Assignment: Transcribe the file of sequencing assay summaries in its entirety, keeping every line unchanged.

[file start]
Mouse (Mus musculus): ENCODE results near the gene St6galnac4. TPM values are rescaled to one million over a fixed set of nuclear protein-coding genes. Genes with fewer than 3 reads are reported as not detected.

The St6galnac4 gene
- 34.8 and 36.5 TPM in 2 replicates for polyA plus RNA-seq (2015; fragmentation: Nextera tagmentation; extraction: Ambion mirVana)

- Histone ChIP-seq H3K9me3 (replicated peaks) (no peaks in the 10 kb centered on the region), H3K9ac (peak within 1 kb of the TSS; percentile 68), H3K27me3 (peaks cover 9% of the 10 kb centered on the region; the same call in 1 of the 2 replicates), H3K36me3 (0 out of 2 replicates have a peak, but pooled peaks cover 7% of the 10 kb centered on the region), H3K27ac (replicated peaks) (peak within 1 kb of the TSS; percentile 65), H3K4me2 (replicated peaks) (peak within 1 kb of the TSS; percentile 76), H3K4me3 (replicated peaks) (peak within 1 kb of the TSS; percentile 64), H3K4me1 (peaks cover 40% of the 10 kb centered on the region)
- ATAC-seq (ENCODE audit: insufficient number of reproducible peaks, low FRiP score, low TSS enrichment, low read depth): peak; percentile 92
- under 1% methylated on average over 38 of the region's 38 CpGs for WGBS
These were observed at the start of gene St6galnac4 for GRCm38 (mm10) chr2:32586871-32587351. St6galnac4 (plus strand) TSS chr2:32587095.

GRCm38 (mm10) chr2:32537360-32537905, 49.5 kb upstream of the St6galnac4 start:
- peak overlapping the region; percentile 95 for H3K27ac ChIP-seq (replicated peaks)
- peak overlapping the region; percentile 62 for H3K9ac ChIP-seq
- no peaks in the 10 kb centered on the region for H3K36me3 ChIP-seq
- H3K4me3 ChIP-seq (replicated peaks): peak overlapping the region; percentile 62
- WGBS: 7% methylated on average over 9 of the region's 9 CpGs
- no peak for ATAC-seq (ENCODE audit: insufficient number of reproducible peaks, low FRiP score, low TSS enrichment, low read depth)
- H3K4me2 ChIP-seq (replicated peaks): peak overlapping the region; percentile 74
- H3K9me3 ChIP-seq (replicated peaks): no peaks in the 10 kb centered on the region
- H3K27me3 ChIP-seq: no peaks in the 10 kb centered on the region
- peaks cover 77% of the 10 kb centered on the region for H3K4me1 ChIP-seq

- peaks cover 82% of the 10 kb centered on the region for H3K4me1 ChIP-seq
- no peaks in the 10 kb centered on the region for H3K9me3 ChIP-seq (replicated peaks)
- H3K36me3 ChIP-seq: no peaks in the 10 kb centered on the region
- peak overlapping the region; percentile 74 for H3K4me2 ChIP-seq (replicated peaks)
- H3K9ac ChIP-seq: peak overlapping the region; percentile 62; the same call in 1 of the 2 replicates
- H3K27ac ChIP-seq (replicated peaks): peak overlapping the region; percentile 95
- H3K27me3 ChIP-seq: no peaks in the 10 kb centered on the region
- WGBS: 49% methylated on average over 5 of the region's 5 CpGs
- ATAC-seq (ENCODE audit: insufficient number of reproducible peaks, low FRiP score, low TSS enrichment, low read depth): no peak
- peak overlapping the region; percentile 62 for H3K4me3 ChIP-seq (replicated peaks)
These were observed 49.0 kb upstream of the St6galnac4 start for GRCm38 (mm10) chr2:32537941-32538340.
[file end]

Mouse (Mus musculus): ENCODE results near the gene St6galnac4. TPM values are rescaled to one million over a fixed set of nuclear protein-coding genes. Genes with fewer than 3 reads are reported as not detected.

The St6galnac4 gene
- 34.8 and 36.5 TPM in 2 replicates for polyA plus RNA-seq (2015; fragmentation: Nextera tagmentation; extraction: Ambion mirVana)

- Histone ChIP-seq H3K9me3 (replicated peaks) (no peaks in the 10 kb centered on the region), H3K9ac (peak within 1 kb of the TSS; percentile 68), H3K27me3 (peaks cover 9% of the 10 kb centered on the region; the same call in 1 of the 2 replicates), H3K36me3 (0 out of 2 replicates have a peak, but pooled peaks cover 7% of the 10 kb centered on the region), H3K27ac (replicated peaks) (peak within 1 kb of the TSS; percentile 65), H3K4me2 (replicated peaks) (peak within 1 kb of the TSS; percentile 76), H3K4me3 (replicated peaks) (peak within 1 kb of the TSS; percentile 64), H3K4me1 (peaks cover 40% of the 10 kb centered on the region)
- ATAC-seq (ENCODE audit: insufficient number of reproducible peaks, low FRiP score, low TSS enrichment, low read depth): peak; percentile 92
- under 1% methylated on average over 38 of the region's 38 CpGs for WGBS
These were observed at the start of gene St6galnac4 for GRCm38 (mm10) chr2:32586871-32587351. St6galnac4 (plus strand) TSS chr2:32587095.

GRCm38 (mm10) chr2:32537360-32537905, 49.5 kb upstream of the St6galnac4 start:
- peak overlapping the region; percentile 95 for H3K27ac ChIP-seq (replicated peaks)
- peak overlapping the region; percentile 62 for H3K9ac ChIP-seq
- no peaks in the 10 kb centered on the region for H3K36me3 ChIP-seq
- H3K4me3 ChIP-seq (replicated peaks): peak overlapping the region; percentile 62
- WGBS: 7% methylated on average over 9 of the region's 9 CpGs
- no peak for ATAC-seq (ENCODE audit: insufficient number of reproducible peaks, low FRiP score, low TSS enrichment, low read depth)
- H3K4me2 ChIP-seq (replicated peaks): peak overlapping the region; percentile 74
- H3K9me3 ChIP-seq (replicated peaks): no peaks in the 10 kb centered on the region
- H3K27me3 ChIP-seq: no peaks in the 10 kb centered on the region
- peaks cover 77% of the 10 kb centered on the region for H3K4me1 ChIP-seq

- peaks cover 82% of the 10 kb centered on the region for H3K4me1 ChIP-seq
- no peaks in the 10 kb centered on the region for H3K9me3 ChIP-seq (replicated peaks)
- H3K36me3 ChIP-seq: no peaks in the 10 kb centered on the region
- peak overlapping the region; percentile 74 for H3K4me2 ChIP-seq (replicated peaks)
- H3K9ac ChIP-seq: peak overlapping the region; percentile 62; the same call in 1 of the 2 replicates
- H3K27ac ChIP-seq (replicated peaks): peak overlapping the region; percentile 95
- H3K27me3 ChIP-seq: no peaks in the 10 kb centered on the region
- WGBS: 49% methylated on average over 5 of the region's 5 CpGs
- ATAC-seq (ENCODE audit: insufficient number of reproducible peaks, low FRiP score, low TSS enrichment, low read depth): no peak
- peak overlapping the region; percentile 62 for H3K4me3 ChIP-seq (replicated peaks)
These were observed 49.0 kb upstream of the St6galnac4 start for GRCm38 (mm10) chr2:32537941-32538340.